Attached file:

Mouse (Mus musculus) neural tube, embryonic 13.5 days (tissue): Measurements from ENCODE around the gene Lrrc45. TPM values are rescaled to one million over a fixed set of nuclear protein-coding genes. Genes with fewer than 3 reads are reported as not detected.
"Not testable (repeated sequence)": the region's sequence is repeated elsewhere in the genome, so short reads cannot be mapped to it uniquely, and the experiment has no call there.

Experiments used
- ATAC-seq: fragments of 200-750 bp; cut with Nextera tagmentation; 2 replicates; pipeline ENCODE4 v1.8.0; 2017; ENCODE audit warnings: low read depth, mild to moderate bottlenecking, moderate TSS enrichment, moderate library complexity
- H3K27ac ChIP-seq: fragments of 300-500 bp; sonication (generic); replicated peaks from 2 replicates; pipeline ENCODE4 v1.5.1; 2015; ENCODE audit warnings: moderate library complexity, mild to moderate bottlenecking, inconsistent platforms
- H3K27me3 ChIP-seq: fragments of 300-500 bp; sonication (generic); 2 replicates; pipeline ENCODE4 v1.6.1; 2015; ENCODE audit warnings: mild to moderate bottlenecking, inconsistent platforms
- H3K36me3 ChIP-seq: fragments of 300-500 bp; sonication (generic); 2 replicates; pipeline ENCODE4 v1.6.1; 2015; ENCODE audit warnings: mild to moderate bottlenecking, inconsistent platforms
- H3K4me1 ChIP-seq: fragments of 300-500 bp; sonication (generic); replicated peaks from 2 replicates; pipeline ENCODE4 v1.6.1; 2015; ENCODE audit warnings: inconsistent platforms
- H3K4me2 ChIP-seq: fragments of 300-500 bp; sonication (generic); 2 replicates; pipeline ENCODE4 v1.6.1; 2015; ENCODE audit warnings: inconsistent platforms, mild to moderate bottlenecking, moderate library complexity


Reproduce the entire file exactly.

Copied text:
Mouse (Mus musculus) neural tube, embryonic 13.5 days (tissue): Measurements from ENCODE around the gene Lrrc45. TPM values are rescaled to one million over a fixed set of nuclear protein-coding genes. Genes with fewer than 3 reads are reported as not detected.
"Not testable (repeated sequence)": the region's sequence is repeated elsewhere in the genome, so short reads cannot be mapped to it uniquely, and the experiment has no call there.

Experiments used
- ATAC-seq: fragments of 200-750 bp; cut with Nextera tagmentation; 2 replicates; pipeline ENCODE4 v1.8.0; 2017; ENCODE audit warnings: low read depth, mild to moderate bottlenecking, moderate TSS enrichment, moderate library complexity
- H3K27ac ChIP-seq: fragments of 300-500 bp; sonication (generic); replicated peaks from 2 replicates; pipeline ENCODE4 v1.5.1; 2015; ENCODE audit warnings: moderate library complexity, mild to moderate bottlenecking, inconsistent platforms
- H3K27me3 ChIP-seq: fragments of 300-500 bp; sonication (generic); 2 replicates; pipeline ENCODE4 v1.6.1; 2015; ENCODE audit warnings: mild to moderate bottlenecking, inconsistent platforms
- H3K36me3 ChIP-seq: fragments of 300-500 bp; sonication (generic); 2 replicates; pipeline ENCODE4 v1.6.1; 2015; ENCODE audit warnings: mild to moderate bottlenecking, inconsistent platforms
- H3K4me1 ChIP-seq: fragments of 300-500 bp; sonication (generic); replicated peaks from 2 replicates; pipeline ENCODE4 v1.6.1; 2015; ENCODE audit warnings: inconsistent platforms
- H3K4me2 ChIP-seq: fragments of 300-500 bp; sonication (generic); 2 replicates; pipeline ENCODE4 v1.6.1; 2015; ENCODE audit warnings: inconsistent platforms, mild to moderate bottlenecking, moderate library complexity